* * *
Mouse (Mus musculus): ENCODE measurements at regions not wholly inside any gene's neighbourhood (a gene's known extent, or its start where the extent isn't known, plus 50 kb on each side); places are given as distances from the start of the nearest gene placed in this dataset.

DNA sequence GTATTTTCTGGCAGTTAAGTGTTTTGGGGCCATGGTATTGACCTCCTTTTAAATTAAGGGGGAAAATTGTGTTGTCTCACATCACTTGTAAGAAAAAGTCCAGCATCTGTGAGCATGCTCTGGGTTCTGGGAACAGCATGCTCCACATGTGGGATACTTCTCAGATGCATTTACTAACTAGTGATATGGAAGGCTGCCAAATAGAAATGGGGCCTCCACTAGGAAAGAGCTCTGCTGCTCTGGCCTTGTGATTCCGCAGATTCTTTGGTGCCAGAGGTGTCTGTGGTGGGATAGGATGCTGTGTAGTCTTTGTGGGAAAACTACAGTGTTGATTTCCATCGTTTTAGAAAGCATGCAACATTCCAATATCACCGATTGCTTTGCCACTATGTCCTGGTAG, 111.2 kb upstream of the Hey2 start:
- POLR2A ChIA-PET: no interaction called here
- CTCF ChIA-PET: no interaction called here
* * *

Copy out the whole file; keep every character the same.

Mouse (Mus musculus): ENCODE measurements at regions not wholly inside any gene's neighbourhood (a gene's known extent, or its start where the extent isn't known, plus 50 kb on each side); places are given as distances from the start of the nearest gene placed in this dataset.

DNA sequence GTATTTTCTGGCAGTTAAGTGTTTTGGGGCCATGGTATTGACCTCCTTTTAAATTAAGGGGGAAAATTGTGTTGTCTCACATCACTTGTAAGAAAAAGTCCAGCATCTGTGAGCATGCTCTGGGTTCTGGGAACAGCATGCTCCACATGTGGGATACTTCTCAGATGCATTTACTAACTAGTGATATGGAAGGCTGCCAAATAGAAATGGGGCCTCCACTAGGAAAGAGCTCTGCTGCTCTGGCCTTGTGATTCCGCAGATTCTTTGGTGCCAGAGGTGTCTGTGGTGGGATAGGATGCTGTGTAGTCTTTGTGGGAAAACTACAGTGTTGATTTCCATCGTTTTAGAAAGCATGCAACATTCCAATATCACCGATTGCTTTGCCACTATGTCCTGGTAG, 111.2 kb upstream of the Hey2 start:
- POLR2A ChIA-PET: no interaction called here
- CTCF ChIA-PET: no interaction called here